The first time I had ever heard of a “spook wolf” was in the mid-1990s while doing research at the historical library in Bellefonte. On one of the trips I was talking to another researcher about our subjects of study. When I mentioned I was looking into the legends and lore of the region, the older gentleman asked if I knew about the “spook wolf” that haunted the area of Tea Springs in Clinton County.
I had never heard this story and admitted I wasn’t even sure what a “spook wolf” was. A “spook wolf” is any wolf or wolf-like creature that cannot be killed by normal means. Sometimes, it is a ghost, other times it is a shapeshifter, while in other stories it may be a werewolf. A supernatural element has to be used to slay the beast, which may be a silver bullet, a bullet coated in holy wax, or by following the advice of a witch.
After telling me what a “spook wolf” was, he mentioned his grandmother had always said that the area around Tea Springs – the area where Clinton, Centre and Union Counties meet – is haunted by a giant white wolf. He admitted he did not have much more information than that and I made note of it and filed it away. Since then, I have occasionally had someone ask if I knew anything about the wolf that haunts Tea Springs, but I’ve never been able to quite track down the story.
Despite not knowing much about this ghost story, I was familiar with another story involving a “spook wolf” that once roamed the region, which may be the source of the legend. All I had to do was look into the writings of Henry Shoemaker.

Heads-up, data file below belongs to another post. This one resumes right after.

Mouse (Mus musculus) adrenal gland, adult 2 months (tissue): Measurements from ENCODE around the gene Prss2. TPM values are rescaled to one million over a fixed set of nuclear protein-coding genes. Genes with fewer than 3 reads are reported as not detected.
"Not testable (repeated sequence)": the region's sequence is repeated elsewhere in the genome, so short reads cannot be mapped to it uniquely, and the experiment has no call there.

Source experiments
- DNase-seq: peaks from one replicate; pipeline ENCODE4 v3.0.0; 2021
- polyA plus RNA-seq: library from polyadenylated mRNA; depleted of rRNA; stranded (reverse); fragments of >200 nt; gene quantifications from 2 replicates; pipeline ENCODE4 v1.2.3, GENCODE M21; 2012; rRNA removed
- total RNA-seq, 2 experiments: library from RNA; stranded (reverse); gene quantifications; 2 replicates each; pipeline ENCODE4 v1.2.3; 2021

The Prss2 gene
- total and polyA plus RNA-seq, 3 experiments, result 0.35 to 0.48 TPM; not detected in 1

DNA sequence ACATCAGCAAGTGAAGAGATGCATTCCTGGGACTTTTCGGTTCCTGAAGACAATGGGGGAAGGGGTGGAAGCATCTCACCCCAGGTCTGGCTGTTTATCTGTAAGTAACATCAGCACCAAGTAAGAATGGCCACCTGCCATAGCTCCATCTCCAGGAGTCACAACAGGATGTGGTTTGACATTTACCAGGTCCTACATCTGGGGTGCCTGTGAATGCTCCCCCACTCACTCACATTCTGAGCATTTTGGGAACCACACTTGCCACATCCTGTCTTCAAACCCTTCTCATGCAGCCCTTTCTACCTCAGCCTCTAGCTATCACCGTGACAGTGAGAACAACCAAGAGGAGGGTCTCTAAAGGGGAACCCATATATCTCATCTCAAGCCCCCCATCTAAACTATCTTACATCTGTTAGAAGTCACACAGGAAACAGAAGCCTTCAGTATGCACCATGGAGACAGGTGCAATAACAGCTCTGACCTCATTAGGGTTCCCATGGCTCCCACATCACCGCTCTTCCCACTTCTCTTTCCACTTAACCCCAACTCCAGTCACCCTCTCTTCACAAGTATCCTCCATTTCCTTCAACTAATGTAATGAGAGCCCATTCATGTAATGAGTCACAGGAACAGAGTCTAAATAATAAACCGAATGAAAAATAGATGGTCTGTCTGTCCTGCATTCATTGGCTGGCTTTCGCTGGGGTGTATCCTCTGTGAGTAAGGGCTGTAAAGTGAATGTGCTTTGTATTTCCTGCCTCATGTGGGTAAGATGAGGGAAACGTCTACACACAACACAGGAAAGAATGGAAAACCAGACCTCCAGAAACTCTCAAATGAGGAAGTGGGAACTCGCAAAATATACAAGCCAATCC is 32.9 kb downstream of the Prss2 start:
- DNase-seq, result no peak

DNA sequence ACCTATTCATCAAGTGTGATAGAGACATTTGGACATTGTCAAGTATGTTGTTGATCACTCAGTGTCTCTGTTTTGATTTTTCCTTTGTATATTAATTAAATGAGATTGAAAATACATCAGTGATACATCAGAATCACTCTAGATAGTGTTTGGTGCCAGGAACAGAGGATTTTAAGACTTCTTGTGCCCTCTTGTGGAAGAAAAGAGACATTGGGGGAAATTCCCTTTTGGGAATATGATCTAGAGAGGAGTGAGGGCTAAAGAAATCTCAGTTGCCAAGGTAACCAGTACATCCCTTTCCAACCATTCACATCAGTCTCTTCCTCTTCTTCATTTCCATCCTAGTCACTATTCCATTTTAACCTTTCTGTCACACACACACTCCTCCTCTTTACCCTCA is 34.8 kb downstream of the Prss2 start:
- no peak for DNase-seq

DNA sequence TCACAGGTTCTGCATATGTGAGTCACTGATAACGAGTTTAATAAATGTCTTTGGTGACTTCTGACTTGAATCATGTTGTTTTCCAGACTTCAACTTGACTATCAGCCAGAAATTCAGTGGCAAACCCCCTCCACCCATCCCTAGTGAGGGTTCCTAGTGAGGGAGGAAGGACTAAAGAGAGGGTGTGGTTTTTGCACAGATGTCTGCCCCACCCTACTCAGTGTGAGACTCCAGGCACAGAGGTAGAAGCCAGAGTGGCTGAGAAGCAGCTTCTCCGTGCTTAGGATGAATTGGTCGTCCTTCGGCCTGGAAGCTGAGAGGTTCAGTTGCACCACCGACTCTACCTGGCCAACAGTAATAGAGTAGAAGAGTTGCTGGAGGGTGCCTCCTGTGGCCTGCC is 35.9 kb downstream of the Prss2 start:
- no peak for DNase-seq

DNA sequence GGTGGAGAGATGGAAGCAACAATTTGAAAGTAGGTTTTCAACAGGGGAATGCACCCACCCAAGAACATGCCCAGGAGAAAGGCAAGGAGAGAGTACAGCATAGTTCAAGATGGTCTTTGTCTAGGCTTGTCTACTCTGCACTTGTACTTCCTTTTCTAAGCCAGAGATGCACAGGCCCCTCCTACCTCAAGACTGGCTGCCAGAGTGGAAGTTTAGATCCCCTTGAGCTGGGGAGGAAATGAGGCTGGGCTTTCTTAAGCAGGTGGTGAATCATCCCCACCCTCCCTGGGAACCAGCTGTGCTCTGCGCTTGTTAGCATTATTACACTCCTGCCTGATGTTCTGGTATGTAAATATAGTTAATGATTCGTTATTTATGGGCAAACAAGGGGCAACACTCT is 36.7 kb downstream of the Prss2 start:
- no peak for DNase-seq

It was Shoemaker’s story that caused me to get off at the Jersey Shore exit and go eastward on East Valley Road on this particular day. I passed the monument Shoemaker had placed for a massacre that never happened and about a mile later, entered a small parking area for the Tea Springs picnic area along White Deer Pike. At the edge of the parking lot, there were new markers erected for the Tea Springs Civilian Conservation Corps camp that once existed here and I read the information before studying my surroundings. Note: This road that parallels Interstate 80 has a lot of lore associated with it. The Mythical Massacre and the Ghost of White Deer Pike both happened along this stretch of road.